Employees in more than 215 meat processing plants nationwide accounted for at least 17,000 COVID-19 cases by late May, according to the Food & Environment Reporting Network (FERN). Of those workers who contracted the disease, 70 died, as did four U.S. Department of Agriculture food inspectors.
By late May, the pandemic had shut down at least four meat processing plants and many more were crippled by reduced workforces. Without workers to process and package meat, shortages and higher prices have resulted. Grocery store meat supplies could be 30 percent lower and prices 20 percent higher by June, according to CoBank’s “Closed Meat Plants Today Mean Empty Meat Cases this Summer” report.
Even without shortages and higher prices, some consumers are avoiding meat due to concerns that sick workers could pass COVID-19 through the products they handle. Combine that worry with those looking for ways to strengthen their immune systems during the pandemic through better nutrition, and it’s clear that meat consumption may be lower for some time to come.
Traditionally, the focus of the American dinner plate is a large portion of red meat or poultry with little attention paid to fruits, vegetables, and legumes. Many home cooks may be so accustomed to building a meal around animal protein, they are stumped on what to do now. Fortunately, there are plenty of plant-based protein options that even the pickiest carnivore will love.
Plant-based Protein Options
The good news is that most of us don’t need huge amounts of protein. Just how much is needed varies from person to person depending on factors such as age, weight, and activity level. But protein deficiency is an uncommon occurrence in the U.S. and typically folks aren’t calculating how much protein they eat daily. (If interested in the numbers, there are calculators that can compute how much protein you need.)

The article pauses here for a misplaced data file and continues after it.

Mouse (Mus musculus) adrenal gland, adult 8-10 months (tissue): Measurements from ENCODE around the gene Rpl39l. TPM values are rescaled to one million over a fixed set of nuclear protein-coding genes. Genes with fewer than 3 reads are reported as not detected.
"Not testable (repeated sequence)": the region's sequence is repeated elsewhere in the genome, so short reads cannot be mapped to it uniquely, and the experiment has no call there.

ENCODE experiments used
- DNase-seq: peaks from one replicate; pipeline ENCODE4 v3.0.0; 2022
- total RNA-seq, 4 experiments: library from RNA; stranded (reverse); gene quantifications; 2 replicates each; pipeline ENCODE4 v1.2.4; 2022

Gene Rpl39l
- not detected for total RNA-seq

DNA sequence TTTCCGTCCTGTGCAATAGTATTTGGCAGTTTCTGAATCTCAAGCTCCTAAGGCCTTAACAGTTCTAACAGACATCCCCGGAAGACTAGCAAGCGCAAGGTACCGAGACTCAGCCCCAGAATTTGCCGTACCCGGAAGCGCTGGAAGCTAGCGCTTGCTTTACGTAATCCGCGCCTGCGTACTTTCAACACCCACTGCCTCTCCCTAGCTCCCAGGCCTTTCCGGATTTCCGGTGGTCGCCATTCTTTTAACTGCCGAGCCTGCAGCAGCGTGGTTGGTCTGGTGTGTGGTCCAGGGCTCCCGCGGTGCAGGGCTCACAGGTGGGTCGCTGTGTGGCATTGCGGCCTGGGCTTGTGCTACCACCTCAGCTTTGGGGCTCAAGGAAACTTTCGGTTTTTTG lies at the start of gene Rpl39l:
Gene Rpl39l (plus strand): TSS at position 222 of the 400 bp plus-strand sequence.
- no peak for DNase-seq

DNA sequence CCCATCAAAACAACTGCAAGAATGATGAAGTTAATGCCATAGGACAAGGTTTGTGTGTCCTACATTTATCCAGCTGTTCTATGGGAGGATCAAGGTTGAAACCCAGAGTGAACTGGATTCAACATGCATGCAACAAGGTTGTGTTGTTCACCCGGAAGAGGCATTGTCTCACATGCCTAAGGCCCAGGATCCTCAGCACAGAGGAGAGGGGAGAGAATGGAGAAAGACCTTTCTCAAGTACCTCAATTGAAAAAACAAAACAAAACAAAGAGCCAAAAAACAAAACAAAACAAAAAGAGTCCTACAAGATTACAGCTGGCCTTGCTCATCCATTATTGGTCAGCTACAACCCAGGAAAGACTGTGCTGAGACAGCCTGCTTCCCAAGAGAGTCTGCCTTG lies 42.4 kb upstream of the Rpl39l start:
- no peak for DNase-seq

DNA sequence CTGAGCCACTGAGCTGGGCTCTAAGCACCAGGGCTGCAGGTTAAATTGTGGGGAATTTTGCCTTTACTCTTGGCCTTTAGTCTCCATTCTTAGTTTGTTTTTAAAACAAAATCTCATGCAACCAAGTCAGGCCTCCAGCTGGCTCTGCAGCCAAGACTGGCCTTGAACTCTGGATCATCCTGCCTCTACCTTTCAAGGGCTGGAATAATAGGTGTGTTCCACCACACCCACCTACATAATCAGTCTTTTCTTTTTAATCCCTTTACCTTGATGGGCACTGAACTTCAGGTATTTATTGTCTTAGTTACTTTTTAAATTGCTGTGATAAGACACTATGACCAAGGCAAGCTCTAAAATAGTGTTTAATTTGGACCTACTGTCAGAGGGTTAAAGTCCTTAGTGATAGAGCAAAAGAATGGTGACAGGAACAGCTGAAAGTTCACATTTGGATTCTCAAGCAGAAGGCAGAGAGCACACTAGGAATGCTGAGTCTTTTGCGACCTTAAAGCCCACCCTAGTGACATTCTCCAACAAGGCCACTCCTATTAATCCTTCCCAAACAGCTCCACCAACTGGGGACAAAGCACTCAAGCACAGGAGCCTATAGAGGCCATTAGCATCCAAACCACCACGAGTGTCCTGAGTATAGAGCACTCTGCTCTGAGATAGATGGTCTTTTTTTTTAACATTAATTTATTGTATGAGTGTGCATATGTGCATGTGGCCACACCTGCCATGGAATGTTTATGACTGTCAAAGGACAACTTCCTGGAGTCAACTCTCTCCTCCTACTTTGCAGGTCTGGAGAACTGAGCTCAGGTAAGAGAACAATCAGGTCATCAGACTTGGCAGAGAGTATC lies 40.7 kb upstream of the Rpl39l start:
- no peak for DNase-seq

Even better news is that there are lots of affordable protein-packed plants that can fill in for absentee meat. Consider one of these options to replace meat as the centerpiece of meal planning:
- Lentils (up to 9 g of Protein per ½ Cup) – can be used in soups, stews, salads, and as a meat substitute where ground beef otherwise is used
- Chickpeas (7 g of Protein per ½ Cup) – add to sandwiches and salads, mash up for hummus, roast for a snack
- Hemp Seeds (10 g of Protein per 3 Tbsp) – sprinkle on salads, stir into a smoothie, toss into yogurt or quick breads
- Tofu (8 g of Protein per 3 Ounces) – scramble, sauté, fry, bake are just a few ways to prepare this versatile food
- Nuts (5 to 6 g of Protein per ¼ Cup) – eat as nut butters, on salads, as a snack, even as a meat substitute
Beyond whole plant sources, there are dozens of plant products that mimic meat. Some best known (and loved) brands include Beyond Meat, Morningstar Farms, Quorn, Tofurky, and Sweet Earth. These plant-based protein sources are convenient and versatile. Beyond Meat, for example, not only has “burgers,” but also offers crumbles. The crumbles can be used for tacos, chili, or in pasta sauce.
Resources on Meat-free Meals
Still unsure of where to start? Try the internet! If interested in preparing meat-free meals, resources are plentiful with a quick Google search. Below are a few favorites.
Websites worth bookmarking include:
- Dr. McDougall’s Health and Medical Centre: http://www.drmcdougall.com/
- Colin Campbell Center for Nutrition Studies: http://nutritionstudies.org/
- Forks Over Knives Official Website: http://www.forksoverknives.com/
Check out these Instagram pages for inspiration:
- Shine with Plants (@shinewithplants)
- Taavi Moore (@healthienut)
- Lauren Kirchmaier (@flora_and_vino)
- Caroline Ginolfi (@plantbasedblonde)
And don’t forget Pinterest for thousands of recipes:
With meat supplies dwindling and prices spiking, now is a great time to explore plant-based meal options. Meat-free meals can be delicious, nutritious, easily sourced, and economical. By embracing plant-based options, the answer to “Where’s the Beef?” won’t really matter.
Kim Freeman writes from Ohio.© 2002 - 2022, AnswersForMe.org. All rights reserved. Click here for content usage information.